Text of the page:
After the aluminum “mold” was cut, formed and taped into place, two pieces of fiberglass cloth were cut (left photo). The smaller of the two went on first. The procedure was the same as the one used on the elevator tips. Epoxy putty is mixed, spread on the inside and cloth is wetted into putty. The only difference is that two layers of cloth were used. They went in separately.
The photo on the left shows the tip after the aluminum “mold” was removed and the closeout was trimmed. The photo on the right shows a tip installed on the stabilizer. This is the other tip. By comparing the two photos, it looks as though the tip in the right photo is a little wider. It is wider. The tips are a little narrower than the elevator horn and I did not notice this until I had finished the closeout on one of them. I have to cut this closeout out of the rib and make another one. The “mold needs to be wider before glassing in the closeout
The rudder and vertical stabilizer are next. The left photo shows rudder and stabilizer temporarily assembled and the three tips are next to them on the work bench. I started on the rudder lower cap first (RH photo above). I am on the road to having it fitted OK here, but I am not satisfied with the way it looks yet. Also, I think that this cap needs to be removable.
While I contemplated what to do with the lower cap on the rudder, I decided to install the upper tip on the rudder and vertical stabilizer. The right photo shows the two tips installed. The rudder tip required a lot of trimming, even more cussing and even a little temper control before I got it to fit. I don’t know why it was such a chore but it was. People who build all fiberglass (or “composite,” which I believe is the current technical term) because they think it is easier don’t realize how wrong they are. The extra energy expended is not always worth it. The photo above right shows the rudder top cap and verticabilizer top cap i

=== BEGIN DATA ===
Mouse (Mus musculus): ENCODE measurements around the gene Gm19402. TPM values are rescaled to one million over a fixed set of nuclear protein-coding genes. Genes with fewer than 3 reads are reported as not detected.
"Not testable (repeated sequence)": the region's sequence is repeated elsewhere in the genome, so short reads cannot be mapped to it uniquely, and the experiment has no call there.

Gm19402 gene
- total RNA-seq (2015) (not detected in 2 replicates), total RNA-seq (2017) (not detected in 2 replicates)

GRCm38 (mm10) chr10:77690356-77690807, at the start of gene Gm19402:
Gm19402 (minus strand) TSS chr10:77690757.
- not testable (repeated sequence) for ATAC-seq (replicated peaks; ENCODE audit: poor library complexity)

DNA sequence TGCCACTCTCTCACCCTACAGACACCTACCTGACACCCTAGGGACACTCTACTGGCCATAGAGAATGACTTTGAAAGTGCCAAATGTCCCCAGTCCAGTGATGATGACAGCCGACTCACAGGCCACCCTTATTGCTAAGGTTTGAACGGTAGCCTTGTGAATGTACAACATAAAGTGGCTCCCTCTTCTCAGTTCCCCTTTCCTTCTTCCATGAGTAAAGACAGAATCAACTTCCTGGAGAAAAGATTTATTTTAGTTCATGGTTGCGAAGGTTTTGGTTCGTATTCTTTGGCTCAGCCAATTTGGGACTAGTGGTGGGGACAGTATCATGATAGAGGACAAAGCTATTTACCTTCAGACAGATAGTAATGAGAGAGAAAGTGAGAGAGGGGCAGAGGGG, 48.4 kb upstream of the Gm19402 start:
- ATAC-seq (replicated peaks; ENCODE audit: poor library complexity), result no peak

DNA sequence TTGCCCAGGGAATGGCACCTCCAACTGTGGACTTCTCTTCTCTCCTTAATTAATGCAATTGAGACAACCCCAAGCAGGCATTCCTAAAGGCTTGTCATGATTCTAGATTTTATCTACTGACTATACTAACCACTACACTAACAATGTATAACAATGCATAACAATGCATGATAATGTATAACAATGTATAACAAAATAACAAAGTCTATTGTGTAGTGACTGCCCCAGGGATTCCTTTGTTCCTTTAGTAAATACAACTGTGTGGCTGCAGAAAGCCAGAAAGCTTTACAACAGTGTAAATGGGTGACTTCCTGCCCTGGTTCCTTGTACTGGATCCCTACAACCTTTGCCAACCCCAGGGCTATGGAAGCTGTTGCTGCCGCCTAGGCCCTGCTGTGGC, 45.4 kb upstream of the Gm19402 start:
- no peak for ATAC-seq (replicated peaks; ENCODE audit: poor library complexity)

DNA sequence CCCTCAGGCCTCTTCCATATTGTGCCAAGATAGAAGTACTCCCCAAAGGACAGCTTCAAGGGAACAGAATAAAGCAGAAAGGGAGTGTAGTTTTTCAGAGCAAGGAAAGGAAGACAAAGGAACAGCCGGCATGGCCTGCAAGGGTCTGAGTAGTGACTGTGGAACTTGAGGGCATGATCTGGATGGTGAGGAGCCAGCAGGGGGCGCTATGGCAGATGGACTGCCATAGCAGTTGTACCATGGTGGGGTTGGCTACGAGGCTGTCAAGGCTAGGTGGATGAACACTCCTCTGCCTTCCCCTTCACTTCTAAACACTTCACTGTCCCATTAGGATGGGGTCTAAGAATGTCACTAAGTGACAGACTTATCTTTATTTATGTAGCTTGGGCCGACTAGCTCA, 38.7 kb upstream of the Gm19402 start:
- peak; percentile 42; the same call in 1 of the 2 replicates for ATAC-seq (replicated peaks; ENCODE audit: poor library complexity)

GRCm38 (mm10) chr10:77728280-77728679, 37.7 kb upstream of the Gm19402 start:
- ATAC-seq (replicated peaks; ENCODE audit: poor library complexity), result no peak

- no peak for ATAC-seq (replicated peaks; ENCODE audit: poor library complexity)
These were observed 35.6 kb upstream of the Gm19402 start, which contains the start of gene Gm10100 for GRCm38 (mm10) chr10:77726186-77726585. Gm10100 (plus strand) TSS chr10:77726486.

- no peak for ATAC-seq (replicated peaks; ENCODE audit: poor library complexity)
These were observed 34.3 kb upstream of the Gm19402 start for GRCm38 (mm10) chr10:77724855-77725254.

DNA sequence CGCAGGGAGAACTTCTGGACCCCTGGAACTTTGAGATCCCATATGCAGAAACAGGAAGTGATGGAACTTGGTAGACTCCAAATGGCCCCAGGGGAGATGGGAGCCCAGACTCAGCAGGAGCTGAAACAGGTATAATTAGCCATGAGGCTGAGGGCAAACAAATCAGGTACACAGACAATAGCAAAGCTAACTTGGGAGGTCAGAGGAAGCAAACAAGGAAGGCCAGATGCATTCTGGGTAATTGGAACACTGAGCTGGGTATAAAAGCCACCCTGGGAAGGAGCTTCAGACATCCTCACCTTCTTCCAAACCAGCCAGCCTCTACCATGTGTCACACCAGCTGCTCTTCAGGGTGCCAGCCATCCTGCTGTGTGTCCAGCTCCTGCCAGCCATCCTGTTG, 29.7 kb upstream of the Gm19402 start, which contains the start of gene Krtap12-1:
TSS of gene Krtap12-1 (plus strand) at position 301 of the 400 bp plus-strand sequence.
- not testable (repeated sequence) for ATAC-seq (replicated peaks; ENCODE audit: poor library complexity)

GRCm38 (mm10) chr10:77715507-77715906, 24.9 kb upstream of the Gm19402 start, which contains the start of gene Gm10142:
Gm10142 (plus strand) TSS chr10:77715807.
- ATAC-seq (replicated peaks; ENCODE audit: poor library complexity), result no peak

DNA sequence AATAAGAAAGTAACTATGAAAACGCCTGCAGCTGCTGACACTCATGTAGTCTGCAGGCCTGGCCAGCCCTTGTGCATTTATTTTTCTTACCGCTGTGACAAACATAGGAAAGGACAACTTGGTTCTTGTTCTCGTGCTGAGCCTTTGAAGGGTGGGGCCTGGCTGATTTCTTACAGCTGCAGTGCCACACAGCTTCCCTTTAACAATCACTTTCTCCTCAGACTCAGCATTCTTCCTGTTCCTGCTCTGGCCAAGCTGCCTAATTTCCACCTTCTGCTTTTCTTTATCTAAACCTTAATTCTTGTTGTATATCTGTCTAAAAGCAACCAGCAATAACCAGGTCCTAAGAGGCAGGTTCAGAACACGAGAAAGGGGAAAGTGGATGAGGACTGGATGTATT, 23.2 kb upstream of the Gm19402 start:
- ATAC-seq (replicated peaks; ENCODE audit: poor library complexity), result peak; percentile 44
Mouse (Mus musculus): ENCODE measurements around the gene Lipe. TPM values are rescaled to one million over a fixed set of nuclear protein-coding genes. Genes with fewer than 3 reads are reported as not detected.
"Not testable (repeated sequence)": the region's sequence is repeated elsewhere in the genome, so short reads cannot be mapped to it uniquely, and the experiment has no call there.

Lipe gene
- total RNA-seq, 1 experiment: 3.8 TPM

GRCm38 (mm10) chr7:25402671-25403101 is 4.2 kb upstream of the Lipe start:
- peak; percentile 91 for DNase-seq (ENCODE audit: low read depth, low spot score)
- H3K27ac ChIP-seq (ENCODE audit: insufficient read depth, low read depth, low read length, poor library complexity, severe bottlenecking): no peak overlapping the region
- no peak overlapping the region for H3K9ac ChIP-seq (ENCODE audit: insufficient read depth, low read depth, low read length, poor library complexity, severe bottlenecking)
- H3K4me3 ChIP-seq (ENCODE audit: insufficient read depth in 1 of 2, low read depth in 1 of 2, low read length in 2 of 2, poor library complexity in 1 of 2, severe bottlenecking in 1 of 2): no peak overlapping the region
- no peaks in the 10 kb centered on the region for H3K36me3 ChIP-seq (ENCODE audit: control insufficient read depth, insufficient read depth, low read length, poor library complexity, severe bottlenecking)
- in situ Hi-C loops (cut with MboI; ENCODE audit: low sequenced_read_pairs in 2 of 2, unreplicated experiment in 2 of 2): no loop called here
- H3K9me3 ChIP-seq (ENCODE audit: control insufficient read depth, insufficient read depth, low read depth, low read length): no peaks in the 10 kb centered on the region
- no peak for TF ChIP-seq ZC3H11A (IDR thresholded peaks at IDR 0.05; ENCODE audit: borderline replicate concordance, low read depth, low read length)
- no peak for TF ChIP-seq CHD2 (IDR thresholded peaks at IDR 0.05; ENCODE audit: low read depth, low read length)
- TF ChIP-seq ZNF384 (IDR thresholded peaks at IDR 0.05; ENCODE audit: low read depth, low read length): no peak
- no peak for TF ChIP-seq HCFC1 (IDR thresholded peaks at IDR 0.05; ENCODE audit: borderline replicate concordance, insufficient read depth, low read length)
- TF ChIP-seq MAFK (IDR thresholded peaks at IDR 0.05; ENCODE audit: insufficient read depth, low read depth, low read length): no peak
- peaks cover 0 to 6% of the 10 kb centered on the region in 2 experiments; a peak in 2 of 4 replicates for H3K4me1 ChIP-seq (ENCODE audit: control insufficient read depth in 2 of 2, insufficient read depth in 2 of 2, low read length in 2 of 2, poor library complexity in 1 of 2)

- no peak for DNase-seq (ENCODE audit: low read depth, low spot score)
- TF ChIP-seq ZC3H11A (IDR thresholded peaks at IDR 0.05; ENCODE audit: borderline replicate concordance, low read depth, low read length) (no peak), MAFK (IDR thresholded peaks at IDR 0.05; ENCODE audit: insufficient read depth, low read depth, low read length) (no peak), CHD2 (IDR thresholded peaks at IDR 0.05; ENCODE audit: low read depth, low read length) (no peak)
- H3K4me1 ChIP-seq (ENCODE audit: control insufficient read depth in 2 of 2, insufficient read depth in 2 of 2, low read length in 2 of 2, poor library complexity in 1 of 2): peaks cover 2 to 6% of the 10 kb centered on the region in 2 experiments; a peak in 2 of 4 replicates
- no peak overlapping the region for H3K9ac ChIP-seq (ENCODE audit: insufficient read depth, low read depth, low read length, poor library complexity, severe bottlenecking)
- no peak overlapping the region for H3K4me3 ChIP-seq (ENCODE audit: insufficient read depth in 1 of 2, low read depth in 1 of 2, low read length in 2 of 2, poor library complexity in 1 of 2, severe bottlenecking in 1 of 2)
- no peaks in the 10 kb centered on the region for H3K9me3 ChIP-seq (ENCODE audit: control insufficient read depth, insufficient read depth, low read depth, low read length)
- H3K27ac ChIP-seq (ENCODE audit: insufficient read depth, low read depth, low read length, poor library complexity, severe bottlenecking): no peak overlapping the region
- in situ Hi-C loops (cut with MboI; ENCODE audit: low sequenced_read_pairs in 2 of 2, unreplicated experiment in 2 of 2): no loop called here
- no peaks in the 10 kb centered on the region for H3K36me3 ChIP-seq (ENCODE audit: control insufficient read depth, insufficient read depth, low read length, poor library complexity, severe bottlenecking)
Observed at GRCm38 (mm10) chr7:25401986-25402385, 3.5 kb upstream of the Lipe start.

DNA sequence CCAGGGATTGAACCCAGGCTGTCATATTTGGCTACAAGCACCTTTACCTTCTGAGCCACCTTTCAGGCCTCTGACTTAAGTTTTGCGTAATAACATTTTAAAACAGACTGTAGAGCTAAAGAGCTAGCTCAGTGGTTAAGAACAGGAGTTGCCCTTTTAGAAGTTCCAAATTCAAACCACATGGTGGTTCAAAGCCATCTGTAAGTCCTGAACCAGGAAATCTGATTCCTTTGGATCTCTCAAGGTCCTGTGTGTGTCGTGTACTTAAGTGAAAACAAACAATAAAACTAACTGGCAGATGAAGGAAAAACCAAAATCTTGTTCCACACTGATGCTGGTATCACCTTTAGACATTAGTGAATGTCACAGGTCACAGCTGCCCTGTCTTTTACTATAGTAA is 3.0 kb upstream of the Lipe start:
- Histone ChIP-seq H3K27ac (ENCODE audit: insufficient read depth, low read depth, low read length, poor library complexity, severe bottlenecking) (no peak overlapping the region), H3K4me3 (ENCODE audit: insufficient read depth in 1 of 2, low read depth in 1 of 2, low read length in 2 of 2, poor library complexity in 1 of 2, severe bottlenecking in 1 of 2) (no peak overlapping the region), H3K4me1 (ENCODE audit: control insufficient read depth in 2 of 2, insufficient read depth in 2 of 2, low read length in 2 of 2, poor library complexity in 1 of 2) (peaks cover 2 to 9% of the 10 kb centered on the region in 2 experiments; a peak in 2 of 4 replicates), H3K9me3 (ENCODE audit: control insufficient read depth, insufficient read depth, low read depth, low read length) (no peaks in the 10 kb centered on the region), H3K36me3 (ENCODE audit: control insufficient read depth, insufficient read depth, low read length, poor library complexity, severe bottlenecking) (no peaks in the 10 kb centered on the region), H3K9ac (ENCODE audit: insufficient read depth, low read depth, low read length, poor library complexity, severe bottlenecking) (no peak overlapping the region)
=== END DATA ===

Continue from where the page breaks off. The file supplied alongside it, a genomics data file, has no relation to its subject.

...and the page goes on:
I decided to fill in the area I previously trimmed on the rudder lower cap. At this point I was sorry that I was so hasty in trimming it in the first place. I put tap over the cut-outs on both sides of the cap and put Marine Tex over the tape. I then put a layer of cloth impregnated with epoxy resin over the Marine Tex. Here is a handy piece of information for you. Epoxy resins as a rule stick well to fiberglass parts made with polyester resins such as these tips. Polyester resins as a rule do not adhere well to parts mad2e with epoxy resins. If you are wondering why I didn't just wet out cloth with Marine Tex for these gaps it is because I wanted to keep the area the same basic thickness as the tip. Also I was no forming around square corners as before and epoxy resin is easier to use to wet out the cloth.
The next step was to cut the tip into two sections. The photo above left shows the cut lines. I cut along the tape around the bottom of the cap. I then cut along the ink lines. At right are the two sections in place on the rudder for a trial fit.
Next I put a liberal amount of mold release wax on the rear section of the cap on the inside. The tape on the inside is where I stopped with the mold release wax. I taped the two sections together on the outside with aluminum tape and put two layers of cloth on the inside of the cap. I then mixed some epoxy resin and wetted out the fiberglass cloth.
After curing overnight I separated the two sections (above left). I then trimmed the excess and voila; I have flange to install screws into to hold the two sections together.
Now I needed to drill attach holes in the fiberglass where the cap will be attached to the rudder. I also drilled three attach holes from the rear section into my "new" flange (above right).